First Impressions: Stumpjumper S-Works Carbon 29er and Epic Marathon 29er


Just before Sea Otter I was sent an email from a buddy that has friends in low places in the bike biz. It was a sneak peek at the soon to be released Carbon Stumpy S Works hardtail and the Epic Marathon 29er. Then, I was informed that the bikes would be on display at the Specialized trailer at Sea Otter with an invite to take a ride. I was on my way.

Stumpjumper S-Works Carbon 29er

At Sea Otter, Nic from Specialized took me through the details. The custom Reba fork with the carbon crown/steerer, the Roval wheels, it was all pretty smooth. It is a very good looking bike, sharing in the arched top tube form of the road bikes from the big S. It looks fast. Is it? Am I?

With a weight of just past 20 lbs, this is a light bike. The first few pedal strokes tell you that. It rolls out easily and feels rock steady. I was riding a 19” frame and the stem was set low and forward from my normal position. The stretched out result complimented the overall feel of the bike. Race bike, ya know.


Climbing up a paved road toward the singletracks of Sea Otter, I clicked up two gears, stood, and hammered as only I can do. Not impressive. Not the bike…it is impressive, I on the other hand? I am less than impressive but this bike felt more like a good road bike than any mountain bike I have ever ridden. Fast bike.

It was shod with the Fasttrak tires in the 2.0 size and the wheels were very light as well, so that was a nice package. Diving onto the singletrack, I was impressed with how well the bike steered. I was concerned it would be a bit scary handling, but it was not at all that way. It did respond to, and actually nearly demanded, an aggressive posture. It also showed another trait in that the stiffness in the pedaling response of the frame carried over into the ride of the bike. It is not plush. I have not ridden a Fisher carbon 29er, but they have a reputation for riding very smoothly. I think this frame may be tuned more to the aggressive side of things.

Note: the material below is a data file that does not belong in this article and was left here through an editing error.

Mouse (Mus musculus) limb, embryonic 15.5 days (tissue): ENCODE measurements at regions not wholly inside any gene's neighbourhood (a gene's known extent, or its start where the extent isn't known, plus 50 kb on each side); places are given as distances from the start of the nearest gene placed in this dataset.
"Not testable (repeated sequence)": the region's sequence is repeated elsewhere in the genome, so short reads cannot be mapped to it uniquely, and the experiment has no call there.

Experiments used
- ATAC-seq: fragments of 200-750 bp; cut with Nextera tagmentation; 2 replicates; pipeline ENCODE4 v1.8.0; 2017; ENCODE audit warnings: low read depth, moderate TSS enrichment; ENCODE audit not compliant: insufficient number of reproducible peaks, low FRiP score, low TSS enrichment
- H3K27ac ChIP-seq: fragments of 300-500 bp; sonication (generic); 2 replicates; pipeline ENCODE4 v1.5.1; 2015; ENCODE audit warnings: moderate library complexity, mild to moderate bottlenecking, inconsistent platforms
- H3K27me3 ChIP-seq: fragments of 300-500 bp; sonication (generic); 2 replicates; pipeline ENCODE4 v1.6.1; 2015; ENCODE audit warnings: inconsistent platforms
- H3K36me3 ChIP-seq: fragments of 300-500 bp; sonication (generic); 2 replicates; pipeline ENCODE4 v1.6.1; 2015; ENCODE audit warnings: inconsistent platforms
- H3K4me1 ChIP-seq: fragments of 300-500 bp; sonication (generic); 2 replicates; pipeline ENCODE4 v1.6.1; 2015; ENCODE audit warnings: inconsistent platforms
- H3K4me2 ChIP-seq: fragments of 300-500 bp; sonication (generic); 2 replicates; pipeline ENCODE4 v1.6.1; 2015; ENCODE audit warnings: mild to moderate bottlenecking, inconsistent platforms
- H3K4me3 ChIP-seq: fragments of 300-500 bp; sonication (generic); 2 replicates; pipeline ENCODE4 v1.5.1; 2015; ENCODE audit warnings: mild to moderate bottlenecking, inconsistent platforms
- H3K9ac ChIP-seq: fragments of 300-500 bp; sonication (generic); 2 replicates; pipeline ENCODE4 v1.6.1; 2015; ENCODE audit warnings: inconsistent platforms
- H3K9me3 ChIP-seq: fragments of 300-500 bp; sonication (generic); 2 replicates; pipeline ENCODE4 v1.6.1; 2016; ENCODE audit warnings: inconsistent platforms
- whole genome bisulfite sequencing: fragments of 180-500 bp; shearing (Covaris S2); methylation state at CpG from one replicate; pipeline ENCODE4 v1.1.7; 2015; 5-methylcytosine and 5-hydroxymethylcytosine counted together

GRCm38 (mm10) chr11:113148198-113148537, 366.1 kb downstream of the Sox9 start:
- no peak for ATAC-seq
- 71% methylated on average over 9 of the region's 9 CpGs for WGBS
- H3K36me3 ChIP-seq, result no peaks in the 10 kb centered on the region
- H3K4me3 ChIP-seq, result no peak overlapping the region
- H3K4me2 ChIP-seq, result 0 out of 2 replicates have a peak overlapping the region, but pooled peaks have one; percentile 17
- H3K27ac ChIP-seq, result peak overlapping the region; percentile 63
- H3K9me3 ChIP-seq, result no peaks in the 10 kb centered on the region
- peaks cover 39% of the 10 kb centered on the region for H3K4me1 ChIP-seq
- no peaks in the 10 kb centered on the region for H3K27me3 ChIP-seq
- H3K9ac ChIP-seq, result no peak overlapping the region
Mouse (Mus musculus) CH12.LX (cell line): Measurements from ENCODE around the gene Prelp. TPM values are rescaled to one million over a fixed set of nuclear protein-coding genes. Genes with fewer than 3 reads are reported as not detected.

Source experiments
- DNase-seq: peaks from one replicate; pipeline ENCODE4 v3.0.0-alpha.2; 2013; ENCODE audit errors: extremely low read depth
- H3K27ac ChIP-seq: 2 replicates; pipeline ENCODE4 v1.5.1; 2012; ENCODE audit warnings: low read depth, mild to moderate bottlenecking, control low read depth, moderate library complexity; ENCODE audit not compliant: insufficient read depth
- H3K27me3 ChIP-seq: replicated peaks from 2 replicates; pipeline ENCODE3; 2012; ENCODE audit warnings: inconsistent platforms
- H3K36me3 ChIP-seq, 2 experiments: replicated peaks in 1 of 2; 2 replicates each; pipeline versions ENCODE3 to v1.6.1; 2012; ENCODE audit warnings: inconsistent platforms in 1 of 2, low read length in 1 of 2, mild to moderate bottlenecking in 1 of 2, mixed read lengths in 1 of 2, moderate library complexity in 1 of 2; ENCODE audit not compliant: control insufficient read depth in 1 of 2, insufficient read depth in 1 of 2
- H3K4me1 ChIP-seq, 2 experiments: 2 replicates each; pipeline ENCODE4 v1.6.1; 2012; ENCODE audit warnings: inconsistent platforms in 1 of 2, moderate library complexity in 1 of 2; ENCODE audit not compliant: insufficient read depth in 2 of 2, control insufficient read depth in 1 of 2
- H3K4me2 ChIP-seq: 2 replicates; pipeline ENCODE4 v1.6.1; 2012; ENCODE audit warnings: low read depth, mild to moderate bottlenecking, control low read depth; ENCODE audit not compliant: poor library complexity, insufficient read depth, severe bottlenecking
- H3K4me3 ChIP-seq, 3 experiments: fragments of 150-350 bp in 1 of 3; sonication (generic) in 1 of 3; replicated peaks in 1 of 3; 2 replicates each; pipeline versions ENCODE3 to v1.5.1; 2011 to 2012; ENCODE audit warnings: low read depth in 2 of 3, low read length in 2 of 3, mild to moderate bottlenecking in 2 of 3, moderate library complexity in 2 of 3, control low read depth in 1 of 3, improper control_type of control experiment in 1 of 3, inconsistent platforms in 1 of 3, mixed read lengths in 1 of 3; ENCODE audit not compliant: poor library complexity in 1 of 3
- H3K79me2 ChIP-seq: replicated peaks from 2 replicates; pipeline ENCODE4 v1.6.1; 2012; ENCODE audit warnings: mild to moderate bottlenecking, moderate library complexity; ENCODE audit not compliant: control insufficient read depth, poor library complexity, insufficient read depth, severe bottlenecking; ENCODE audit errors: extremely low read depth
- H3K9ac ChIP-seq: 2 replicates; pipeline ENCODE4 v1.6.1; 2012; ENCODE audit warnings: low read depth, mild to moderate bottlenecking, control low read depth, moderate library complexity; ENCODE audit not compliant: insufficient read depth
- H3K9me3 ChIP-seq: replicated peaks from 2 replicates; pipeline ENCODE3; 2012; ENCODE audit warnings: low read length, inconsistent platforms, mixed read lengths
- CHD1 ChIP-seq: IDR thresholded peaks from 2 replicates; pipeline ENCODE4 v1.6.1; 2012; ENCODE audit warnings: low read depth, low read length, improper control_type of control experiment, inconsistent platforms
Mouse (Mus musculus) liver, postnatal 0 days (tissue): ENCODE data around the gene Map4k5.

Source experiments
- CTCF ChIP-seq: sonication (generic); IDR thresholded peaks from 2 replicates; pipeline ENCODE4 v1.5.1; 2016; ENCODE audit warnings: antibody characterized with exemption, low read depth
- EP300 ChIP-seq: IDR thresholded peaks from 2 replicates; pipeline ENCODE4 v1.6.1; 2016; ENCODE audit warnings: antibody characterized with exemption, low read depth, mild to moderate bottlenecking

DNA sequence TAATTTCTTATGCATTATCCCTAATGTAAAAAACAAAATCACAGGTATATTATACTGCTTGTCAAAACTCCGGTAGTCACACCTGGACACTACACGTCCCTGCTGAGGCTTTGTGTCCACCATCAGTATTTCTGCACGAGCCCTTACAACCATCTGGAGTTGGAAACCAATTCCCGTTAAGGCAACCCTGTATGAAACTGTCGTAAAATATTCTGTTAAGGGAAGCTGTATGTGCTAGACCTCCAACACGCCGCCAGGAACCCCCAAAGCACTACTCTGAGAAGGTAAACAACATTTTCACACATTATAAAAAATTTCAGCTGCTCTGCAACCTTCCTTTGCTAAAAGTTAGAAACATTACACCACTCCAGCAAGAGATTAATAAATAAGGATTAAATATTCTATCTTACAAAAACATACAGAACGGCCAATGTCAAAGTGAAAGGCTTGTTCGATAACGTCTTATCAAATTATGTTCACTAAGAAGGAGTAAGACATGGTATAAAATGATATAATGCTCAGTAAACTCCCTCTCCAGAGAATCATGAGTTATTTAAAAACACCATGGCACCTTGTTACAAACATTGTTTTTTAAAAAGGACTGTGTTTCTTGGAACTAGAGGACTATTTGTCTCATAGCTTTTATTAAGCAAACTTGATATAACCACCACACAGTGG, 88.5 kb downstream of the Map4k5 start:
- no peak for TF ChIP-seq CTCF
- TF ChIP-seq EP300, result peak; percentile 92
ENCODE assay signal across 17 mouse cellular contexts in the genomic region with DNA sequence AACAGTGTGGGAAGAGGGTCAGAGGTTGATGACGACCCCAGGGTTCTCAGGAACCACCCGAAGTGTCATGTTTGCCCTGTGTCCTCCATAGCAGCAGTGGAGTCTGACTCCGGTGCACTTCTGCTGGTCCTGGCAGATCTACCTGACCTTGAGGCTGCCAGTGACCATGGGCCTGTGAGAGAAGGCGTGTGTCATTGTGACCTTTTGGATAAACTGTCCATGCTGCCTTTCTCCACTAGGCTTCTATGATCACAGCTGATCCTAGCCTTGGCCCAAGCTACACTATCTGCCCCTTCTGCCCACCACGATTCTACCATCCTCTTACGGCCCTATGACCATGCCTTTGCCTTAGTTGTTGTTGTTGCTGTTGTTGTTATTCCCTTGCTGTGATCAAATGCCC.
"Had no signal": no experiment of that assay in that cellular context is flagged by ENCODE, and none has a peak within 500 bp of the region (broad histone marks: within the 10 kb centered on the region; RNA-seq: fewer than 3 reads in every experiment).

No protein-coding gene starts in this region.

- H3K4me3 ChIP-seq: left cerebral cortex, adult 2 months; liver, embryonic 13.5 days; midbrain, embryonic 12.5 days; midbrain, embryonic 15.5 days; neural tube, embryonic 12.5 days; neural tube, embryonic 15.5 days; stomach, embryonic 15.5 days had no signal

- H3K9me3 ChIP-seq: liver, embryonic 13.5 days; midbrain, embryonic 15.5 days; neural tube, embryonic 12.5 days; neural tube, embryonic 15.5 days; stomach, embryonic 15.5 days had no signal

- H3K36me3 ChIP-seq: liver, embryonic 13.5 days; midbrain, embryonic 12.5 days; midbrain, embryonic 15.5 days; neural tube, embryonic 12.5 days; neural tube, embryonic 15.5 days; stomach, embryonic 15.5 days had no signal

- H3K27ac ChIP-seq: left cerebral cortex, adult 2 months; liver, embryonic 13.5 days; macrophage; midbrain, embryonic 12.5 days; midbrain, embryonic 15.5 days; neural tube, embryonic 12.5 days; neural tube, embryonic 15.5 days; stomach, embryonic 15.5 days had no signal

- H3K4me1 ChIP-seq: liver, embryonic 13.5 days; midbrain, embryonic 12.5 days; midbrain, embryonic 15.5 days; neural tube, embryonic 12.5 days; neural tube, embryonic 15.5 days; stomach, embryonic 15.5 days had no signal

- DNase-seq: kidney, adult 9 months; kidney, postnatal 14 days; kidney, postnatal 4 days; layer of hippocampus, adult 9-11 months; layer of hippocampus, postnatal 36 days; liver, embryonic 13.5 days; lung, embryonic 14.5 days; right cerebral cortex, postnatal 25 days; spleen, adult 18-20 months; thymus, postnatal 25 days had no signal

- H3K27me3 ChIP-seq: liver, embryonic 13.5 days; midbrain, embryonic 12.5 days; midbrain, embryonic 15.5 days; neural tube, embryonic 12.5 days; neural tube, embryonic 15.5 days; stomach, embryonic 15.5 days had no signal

Turning to climb back up the singletrack, the bike was just as agile and steady as on the way down. It does what a 20lb, full carbon hardtail with light wheels does…it goes up as fast as you can pedal it. And if you are the kind of rider that can do that well, then you will love this bike.

Epic Marathon 29er FS:


Coming off of the Stumpy hardtail, I was looking forward to a bit of bump relief with the full suspension Epic. Now as much as I love driving…I mean riding…Ferrari bikes like the S Works, the aluminum framed Epic 29er had my interest. I like long rides and endurance events, but I am a bit old for hardtails and the punishment involved. The Epic will be the natural contender for the podium that is now shared by the Niner JET-9 and the Racer X 29er.

I found the Epic to feel slow and heavy at first, which was an understandable feeling having just ridden the uber-light Stumpy hardtail, but that initial impression faded and it showed itself to get up the road nicely, especially with the Brain shock keeping things composed. The Epic and the Brain response brought back memories of the time I rode the Stumpjumper 29er FSR. The platform shock does a great job of keeping things tight and tied down till you hit a bump, then it goes to work. This Epic is tuned more to the aggressive side as far as Brain settings compared to an FSR. Once on the trail, the Epic felt very good, pedaled well, and steered a bit slower than I remember with the JET-9. I really need to spend an extended time on the Epic to get a good feel for it as I bet it will be a serious choice for those who are looking for a faster, less travel trail bike or 24 hour/Endurance bike.dscn4402dscn4399dscn4400


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